• Total Block Time (TBT): How long a page remains blocked before responding to user prompts.

2. Accelerated Mobile Pages (and new alternatives)

65% of Google searches are done on mobile devices, ahead of desktops or tablets.

AMP stands for Accelerated Mobile Version Pages, and it consists of a Google protocol that is intended to improve the loading speed of mobile websites, both on smartphones and tablets. If your website has AMP, the loading speed will be better, although this is not the only way of optimization.

Next, we will talk about load optimization paying attention to the vital website metrics or core web vitals.

There are also platforms like Prism that allow for a mobile-optimized design, without the need to implement AMPs. Even so, they continue to be an important option and one that is evolving towards even simpler solutions.

3. Chatbots with artificial intelligence

The availability of mobile devices has promoted unprecedented activity on the web. Currently, people search for results, products, and offers, almost instantly. It is enough that someone makes a recommendation for them to go to the smartphone and make a search and even a purchase.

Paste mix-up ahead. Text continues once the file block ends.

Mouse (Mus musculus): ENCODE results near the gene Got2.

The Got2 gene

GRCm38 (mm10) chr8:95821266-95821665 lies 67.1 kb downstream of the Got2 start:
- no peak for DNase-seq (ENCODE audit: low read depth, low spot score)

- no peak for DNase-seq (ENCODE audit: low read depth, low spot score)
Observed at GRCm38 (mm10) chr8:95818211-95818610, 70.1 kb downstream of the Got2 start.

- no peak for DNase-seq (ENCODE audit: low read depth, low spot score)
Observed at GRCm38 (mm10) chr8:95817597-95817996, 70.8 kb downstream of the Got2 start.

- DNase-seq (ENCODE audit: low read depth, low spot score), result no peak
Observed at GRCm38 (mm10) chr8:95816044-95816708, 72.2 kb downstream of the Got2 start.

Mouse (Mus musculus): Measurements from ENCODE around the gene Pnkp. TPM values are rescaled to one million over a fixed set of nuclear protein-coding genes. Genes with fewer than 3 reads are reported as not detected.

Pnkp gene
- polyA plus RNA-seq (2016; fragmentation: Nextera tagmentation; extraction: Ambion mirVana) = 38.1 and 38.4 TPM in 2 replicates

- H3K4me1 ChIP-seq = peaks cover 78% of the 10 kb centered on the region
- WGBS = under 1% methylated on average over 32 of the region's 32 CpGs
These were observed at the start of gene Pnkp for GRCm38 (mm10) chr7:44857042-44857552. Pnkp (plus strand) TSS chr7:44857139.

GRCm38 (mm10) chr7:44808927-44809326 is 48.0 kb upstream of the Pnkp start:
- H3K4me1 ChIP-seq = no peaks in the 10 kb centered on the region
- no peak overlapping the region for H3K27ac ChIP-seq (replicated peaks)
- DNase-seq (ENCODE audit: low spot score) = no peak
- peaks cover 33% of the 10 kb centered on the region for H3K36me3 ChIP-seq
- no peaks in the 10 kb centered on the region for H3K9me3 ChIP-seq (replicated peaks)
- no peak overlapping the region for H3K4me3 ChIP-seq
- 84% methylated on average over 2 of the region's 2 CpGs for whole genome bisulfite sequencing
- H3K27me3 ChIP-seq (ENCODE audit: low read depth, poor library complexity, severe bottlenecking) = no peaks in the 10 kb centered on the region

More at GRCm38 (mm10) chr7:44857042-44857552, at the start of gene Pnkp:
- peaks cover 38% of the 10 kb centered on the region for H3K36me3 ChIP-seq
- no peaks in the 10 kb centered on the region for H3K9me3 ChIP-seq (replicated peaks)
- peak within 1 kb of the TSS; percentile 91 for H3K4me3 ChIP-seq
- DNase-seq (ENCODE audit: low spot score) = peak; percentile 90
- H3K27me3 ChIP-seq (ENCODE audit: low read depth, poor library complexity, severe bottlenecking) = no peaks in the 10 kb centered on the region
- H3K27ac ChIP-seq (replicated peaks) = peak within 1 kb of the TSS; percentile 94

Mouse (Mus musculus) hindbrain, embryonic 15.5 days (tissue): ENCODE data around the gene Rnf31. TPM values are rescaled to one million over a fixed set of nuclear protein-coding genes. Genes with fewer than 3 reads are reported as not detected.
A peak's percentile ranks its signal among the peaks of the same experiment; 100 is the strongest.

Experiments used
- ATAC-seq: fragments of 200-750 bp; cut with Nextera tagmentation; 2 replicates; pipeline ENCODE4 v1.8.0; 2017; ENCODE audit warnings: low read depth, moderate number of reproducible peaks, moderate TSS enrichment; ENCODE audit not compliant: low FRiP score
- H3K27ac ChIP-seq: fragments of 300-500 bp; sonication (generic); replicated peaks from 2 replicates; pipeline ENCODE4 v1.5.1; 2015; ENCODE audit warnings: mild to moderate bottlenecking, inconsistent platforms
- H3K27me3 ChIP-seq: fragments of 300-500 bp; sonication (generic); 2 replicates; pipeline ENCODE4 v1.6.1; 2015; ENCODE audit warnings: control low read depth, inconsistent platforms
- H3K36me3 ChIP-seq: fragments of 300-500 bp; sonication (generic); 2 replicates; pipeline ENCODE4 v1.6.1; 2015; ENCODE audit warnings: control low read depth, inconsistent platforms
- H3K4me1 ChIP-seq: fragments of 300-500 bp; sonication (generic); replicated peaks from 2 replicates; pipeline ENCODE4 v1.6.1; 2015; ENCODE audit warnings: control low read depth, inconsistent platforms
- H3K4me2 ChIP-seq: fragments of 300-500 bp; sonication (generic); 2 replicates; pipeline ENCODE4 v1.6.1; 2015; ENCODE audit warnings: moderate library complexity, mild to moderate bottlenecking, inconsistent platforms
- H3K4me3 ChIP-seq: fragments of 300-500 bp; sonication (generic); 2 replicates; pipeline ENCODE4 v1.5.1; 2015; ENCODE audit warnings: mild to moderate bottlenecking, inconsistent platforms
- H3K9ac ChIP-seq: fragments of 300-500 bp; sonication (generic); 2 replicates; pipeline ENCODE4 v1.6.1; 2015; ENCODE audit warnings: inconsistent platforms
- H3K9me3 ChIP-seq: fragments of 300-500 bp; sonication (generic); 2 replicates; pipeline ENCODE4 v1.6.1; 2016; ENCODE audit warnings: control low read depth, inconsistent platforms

For this reason, chatbots are a great option to be available 24 hours a day, 365 days a year & one more in case of a leap year. Although most chatbots can handle basic conversations, their capabilities have limits.

According to Scalater, “An AI-powered chatbot is a smarter, better version of regular chatbots. They use artificial intelligence and natural language processing to understand humans and their needs to bring the user to the desired result with as little effort as possible.”

Thanks to machine learning and natural language processing, AI-powered chatbots can understand the context of requests, draw on conversation history, and respond to requests more naturally and smoothly than previous generations of chatbots.

4. Dark mode on mobile

This is user experience in every sense of the word. The increase in exposure to mobile, tablet and computer screens has caused a depletion in the vision of users and an increase in concern for ophthalmological health.

The response of the technology industry has been the blue light filter in the devices, the dynamic control of the lighting and the pointing out of the potentially harmful levels not only to the brightness of the screens but also to the volume in hearing aids and the prolonged use of any technology.